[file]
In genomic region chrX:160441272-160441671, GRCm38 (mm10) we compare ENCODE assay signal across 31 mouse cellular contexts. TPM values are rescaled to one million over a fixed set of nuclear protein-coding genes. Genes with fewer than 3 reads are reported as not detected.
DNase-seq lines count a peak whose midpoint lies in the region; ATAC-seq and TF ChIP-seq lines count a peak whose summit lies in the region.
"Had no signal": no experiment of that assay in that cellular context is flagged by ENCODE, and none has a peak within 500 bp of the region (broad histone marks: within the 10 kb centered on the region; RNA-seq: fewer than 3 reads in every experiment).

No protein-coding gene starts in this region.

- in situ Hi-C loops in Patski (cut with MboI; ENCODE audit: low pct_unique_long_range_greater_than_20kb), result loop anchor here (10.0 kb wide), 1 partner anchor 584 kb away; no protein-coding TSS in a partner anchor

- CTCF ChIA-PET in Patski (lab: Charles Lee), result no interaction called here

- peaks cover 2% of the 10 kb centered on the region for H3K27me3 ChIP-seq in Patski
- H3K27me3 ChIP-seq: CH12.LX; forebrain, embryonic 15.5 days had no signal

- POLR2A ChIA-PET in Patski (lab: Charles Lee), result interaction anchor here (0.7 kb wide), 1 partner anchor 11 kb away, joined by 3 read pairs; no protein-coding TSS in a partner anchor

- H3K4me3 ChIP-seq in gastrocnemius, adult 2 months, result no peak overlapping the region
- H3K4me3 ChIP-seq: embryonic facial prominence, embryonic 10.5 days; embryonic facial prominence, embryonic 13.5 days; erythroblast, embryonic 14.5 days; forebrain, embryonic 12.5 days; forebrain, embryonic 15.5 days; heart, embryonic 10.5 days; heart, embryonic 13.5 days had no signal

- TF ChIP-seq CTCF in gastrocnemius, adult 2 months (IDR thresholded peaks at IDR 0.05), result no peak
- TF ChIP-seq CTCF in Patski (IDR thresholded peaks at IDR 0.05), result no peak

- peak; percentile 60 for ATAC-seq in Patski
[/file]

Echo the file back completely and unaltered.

In genomic region chrX:160441272-160441671, GRCm38 (mm10) we compare ENCODE assay signal across 31 mouse cellular contexts. TPM values are rescaled to one million over a fixed set of nuclear protein-coding genes. Genes with fewer than 3 reads are reported as not detected.
DNase-seq lines count a peak whose midpoint lies in the region; ATAC-seq and TF ChIP-seq lines count a peak whose summit lies in the region.
"Had no signal": no experiment of that assay in that cellular context is flagged by ENCODE, and none has a peak within 500 bp of the region (broad histone marks: within the 10 kb centered on the region; RNA-seq: fewer than 3 reads in every experiment).

No protein-coding gene starts in this region.

- in situ Hi-C loops in Patski (cut with MboI; ENCODE audit: low pct_unique_long_range_greater_than_20kb), result loop anchor here (10.0 kb wide), 1 partner anchor 584 kb away; no protein-coding TSS in a partner anchor

- CTCF ChIA-PET in Patski (lab: Charles Lee), result no interaction called here

- peaks cover 2% of the 10 kb centered on the region for H3K27me3 ChIP-seq in Patski
- H3K27me3 ChIP-seq: CH12.LX; forebrain, embryonic 15.5 days had no signal

- POLR2A ChIA-PET in Patski (lab: Charles Lee), result interaction anchor here (0.7 kb wide), 1 partner anchor 11 kb away, joined by 3 read pairs; no protein-coding TSS in a partner anchor

- H3K4me3 ChIP-seq in gastrocnemius, adult 2 months, result no peak overlapping the region
- H3K4me3 ChIP-seq: embryonic facial prominence, embryonic 10.5 days; embryonic facial prominence, embryonic 13.5 days; erythroblast, embryonic 14.5 days; forebrain, embryonic 12.5 days; forebrain, embryonic 15.5 days; heart, embryonic 10.5 days; heart, embryonic 13.5 days had no signal

- TF ChIP-seq CTCF in gastrocnemius, adult 2 months (IDR thresholded peaks at IDR 0.05), result no peak
- TF ChIP-seq CTCF in Patski (IDR thresholded peaks at IDR 0.05), result no peak

- peak; percentile 60 for ATAC-seq in Patski